13. Scoop the cream into a sanitized jar.
  14. Let it cool overnight without the lid on (to let the condensation evaporate).
  15. Once it is cool, it is ready to use.


What are my first impressions?

I don’t care for the smell. It’s floral and not my favorite. But if you like jasmine or florals, it will be great.   Luckily, I made it very lightly scented, so it is tolerable for me.

It is very thick and rich. It does sink in after a couple minutes and my hands feel moisturized and non-greasy and non-waxy.

Overall, I think it’s very nice.  It’s a keeper, for sure!

I may make it again with a scent I enjoy more.


16 thoughts on “Analytical Recipe: Possible Dupe for the Luxurious Rodin Olio Lusso Crema Hand Lotion

      1. Thanks for the link. I looked at the ingredient list and am a bit confused by the order listed. They list: Jasmine Oil, Neroli Oil, Jojoba Oil, Sweet Almond Oil, Apricot Oil, Evening Primrose Oil, Calendula Flower Oil, Sunflower Oil, Argan Oil, Rosehip Oil, Arnica Montana Flower Extract”. The only Jasmine or Neroli oil I am aware of are essential oils and they certainly wouldn’t be listed first in an ingredients list that was ordered properly because they would be used at much smaller percentages than the other oils listed (like Jojoba or Sweet Almond).

        I am guessing they just didn’t list the ingredients in order of percentage on their website. I would guess if you wanted to duplicate this, you would use the carrier oils listed (Jojoba, Sweet Almond, Evening Primrose, Calendula, Sunflower, Argan, and Rosehip oils.).

        You would need an oil soluble Arnica extract, and then some percentage of the essential oils (Jasmine and Neroli). As those are used at low percentages (probably under 2% each), and the extract is probably used at only 1 to 2%, you would need to split up the remaining 97-98% between the carrier oils.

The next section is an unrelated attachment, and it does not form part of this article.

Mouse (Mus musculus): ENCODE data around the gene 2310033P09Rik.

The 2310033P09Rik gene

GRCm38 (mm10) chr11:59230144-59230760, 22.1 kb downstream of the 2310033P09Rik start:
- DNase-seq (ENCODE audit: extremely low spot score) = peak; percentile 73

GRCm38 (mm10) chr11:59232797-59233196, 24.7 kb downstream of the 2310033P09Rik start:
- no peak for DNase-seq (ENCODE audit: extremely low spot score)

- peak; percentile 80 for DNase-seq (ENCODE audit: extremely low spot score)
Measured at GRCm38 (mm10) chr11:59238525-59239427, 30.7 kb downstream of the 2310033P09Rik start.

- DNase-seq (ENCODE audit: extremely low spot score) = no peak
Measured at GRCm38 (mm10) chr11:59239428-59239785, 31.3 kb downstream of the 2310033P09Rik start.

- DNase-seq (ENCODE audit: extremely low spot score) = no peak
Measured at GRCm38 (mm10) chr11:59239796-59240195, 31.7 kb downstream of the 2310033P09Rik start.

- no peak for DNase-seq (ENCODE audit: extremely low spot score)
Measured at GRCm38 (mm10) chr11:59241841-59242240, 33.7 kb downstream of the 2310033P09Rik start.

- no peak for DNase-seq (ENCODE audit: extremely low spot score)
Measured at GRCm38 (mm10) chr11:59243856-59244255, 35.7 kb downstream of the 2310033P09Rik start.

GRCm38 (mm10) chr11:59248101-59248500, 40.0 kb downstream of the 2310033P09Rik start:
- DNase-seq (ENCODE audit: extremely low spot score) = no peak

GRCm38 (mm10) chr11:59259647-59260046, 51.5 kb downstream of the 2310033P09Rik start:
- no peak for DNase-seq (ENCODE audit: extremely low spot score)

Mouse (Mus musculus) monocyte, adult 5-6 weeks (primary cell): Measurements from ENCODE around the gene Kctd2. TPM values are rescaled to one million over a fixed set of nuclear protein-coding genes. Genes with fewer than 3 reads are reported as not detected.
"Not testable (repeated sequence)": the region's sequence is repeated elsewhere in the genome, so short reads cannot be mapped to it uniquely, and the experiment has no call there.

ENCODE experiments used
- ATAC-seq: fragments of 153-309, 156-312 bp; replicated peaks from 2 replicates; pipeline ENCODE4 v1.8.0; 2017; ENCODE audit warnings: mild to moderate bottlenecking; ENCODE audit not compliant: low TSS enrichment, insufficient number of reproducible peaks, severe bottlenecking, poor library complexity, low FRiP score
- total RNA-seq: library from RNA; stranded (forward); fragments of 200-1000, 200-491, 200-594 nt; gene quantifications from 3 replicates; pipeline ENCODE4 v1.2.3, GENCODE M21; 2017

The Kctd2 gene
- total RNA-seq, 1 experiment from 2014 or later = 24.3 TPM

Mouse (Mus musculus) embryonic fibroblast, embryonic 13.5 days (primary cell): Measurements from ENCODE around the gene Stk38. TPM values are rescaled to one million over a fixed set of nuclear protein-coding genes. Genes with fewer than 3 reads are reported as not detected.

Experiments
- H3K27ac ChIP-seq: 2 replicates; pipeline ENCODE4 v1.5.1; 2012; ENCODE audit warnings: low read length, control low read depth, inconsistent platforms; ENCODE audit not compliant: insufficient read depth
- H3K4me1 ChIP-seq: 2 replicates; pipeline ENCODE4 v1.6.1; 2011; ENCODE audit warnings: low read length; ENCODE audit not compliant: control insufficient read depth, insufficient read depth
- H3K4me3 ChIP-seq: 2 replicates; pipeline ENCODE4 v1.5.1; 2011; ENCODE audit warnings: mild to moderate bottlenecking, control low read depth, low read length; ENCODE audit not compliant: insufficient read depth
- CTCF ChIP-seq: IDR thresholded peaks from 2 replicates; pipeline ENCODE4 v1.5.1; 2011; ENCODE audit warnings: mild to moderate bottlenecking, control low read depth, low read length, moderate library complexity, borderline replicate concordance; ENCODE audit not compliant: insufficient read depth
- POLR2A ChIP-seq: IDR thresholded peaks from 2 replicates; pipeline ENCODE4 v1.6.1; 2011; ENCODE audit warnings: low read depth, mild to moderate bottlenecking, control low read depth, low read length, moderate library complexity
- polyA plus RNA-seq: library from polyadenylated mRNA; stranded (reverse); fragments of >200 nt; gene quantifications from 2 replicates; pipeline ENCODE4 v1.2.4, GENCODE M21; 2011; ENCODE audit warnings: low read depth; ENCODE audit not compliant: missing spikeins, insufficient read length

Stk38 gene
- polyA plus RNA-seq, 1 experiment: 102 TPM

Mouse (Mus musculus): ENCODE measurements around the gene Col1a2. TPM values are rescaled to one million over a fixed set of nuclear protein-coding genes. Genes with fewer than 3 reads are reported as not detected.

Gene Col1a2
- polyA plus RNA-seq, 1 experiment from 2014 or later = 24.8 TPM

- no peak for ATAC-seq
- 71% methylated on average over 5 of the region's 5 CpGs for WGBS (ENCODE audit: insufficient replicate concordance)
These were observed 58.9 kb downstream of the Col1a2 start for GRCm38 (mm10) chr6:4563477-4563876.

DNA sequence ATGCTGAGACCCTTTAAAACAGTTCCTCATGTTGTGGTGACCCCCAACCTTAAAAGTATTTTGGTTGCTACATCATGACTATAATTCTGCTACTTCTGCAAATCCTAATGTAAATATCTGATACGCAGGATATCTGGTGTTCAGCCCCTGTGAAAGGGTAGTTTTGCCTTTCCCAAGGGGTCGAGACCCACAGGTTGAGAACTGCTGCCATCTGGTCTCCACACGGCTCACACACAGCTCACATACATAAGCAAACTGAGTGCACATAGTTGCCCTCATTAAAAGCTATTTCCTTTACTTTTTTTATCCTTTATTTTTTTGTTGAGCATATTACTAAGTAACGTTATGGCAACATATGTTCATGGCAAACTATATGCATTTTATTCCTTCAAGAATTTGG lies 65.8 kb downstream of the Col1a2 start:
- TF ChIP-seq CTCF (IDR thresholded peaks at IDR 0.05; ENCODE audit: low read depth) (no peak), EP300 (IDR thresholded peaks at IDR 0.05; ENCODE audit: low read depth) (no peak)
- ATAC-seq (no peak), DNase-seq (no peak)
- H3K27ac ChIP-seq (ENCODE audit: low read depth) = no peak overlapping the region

I would probably use something like 20% Jojoba, 15% Sweet Almond, 15% Evening Primrose, 15% Calendula, 12% Sunflower and 10% each of Argan and Rosehip. (Although I don’t think you would notice much difference if you split that up differently).

        It looks rather simple to duplicate as it is just a mixture of carrier oils, essential oils, and an oil-soluble extract. If you like using anhydrous oil products, it’s probably pretty wonderful and I bet it smells pretty too!


      2. I agree it is a very simple oil to replicate, and in fact many really dislike the fragrance of neroli & jasmine that dominates this oil. When Linda Rodin first created this 10 yrs ago it was like nothing else on the market, and she had friends in all the right places, and so it was priced accordingly. Now you can make it yourself sans fragrance which I think would actually be superior.


      3. LOL, it’s quite an addictive subject!

        Sure, oils are one of the easiest things to substitute. The trick is to find a “similar” type of oil. In this case, for coconut oil, babassu oil is a great replacement for it. Its solid at room temperature, has great skin penetrating properties, and is all-around great for your skin.

        This product looks like a very easy one to duplicate as it appears to be just a balm (versus an emulsion). It is just a mixture of oils and wax with some colorants and a couple antioxidants. You would just melt the wax together along with heating the oils, then add in the colorants and antioxidants and let it harden.

        I haven’t done a lot with makeup foundations, but I know that I have seen makeup colorants and pigment blends that are skin-matched at this site >>


      4. I’m sorry but I don’t have time to do that. Instead, here is a link to a simple balm recipe on SwiftCraftyMonkey’s site.

        See the one in the middle of the page called “example balm recipe”. You can use whatever oils or butters you like as long as you stay within the percentage given. Then you just mix in your colorants. You could omit the butters listed in the recipe by adding a little more liquid oils and beeswax. If it doesn’t turn out the thickness you like it, you can simply re-melt it and add either more oils (to soften it) or more beeswax (to harden it).


    1. Sorry, I don’t sell my products. I only make them for personal use and for gifting. You should try some time. It’s really not much different than making pudding. You might be surprised how easy it really is.